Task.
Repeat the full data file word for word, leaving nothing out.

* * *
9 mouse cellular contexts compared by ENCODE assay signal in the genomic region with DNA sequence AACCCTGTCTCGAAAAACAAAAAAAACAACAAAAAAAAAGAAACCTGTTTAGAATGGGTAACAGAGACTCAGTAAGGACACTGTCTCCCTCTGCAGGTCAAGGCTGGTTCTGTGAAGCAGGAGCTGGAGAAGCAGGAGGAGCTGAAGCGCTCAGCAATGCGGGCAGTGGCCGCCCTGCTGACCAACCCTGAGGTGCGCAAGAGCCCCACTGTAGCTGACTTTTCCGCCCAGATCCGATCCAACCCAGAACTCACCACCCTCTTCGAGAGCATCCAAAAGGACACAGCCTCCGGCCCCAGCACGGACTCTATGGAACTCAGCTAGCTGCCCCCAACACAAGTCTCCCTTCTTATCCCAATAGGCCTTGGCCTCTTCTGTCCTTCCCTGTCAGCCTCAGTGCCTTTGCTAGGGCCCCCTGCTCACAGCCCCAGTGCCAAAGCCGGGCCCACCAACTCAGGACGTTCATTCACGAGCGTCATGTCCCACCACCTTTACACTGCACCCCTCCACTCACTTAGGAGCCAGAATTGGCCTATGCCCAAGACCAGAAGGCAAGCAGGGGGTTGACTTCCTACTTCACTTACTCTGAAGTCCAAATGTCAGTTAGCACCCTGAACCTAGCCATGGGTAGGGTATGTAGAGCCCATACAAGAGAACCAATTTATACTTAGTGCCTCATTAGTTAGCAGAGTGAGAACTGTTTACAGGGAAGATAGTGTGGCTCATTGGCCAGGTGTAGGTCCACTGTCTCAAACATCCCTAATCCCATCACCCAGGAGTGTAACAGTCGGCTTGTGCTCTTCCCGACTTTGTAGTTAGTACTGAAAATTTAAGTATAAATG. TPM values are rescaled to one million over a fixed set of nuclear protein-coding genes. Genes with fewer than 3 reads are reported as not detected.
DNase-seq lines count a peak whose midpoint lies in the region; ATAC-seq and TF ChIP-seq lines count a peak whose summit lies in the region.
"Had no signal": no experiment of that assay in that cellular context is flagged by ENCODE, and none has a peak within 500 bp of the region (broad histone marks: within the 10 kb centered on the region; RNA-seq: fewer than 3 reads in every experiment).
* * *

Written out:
9 mouse cellular contexts compared by ENCODE assay signal in the genomic region with DNA sequence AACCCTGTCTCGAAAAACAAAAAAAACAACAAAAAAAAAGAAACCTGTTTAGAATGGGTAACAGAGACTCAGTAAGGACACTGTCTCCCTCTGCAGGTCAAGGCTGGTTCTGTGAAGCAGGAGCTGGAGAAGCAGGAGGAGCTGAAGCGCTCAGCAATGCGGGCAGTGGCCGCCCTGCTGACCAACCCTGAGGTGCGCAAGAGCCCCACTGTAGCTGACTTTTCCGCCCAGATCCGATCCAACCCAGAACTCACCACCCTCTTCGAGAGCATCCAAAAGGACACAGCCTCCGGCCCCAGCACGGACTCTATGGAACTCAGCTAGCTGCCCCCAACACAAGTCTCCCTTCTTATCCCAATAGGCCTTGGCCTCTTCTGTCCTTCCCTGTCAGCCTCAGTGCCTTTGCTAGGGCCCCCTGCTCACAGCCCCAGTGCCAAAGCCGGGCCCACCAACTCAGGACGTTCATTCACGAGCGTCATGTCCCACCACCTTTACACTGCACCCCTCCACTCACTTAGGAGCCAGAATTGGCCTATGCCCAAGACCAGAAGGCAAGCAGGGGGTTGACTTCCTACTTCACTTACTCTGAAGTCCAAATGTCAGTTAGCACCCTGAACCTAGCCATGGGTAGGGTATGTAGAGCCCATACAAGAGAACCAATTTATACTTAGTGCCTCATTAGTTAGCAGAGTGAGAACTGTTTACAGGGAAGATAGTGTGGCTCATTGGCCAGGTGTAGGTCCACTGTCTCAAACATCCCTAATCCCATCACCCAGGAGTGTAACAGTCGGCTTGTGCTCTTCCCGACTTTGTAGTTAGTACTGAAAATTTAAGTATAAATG. TPM values are rescaled to one million over a fixed set of nuclear protein-coding genes. Genes with fewer than 3 reads are reported as not detected.
DNase-seq lines count a peak whose midpoint lies in the region; ATAC-seq and TF ChIP-seq lines count a peak whose summit lies in the region.
"Had no signal": no experiment of that assay in that cellular context is flagged by ENCODE, and none has a peak within 500 bp of the region (broad histone marks: within the 10 kb centered on the region; RNA-seq: fewer than 3 reads in every experiment).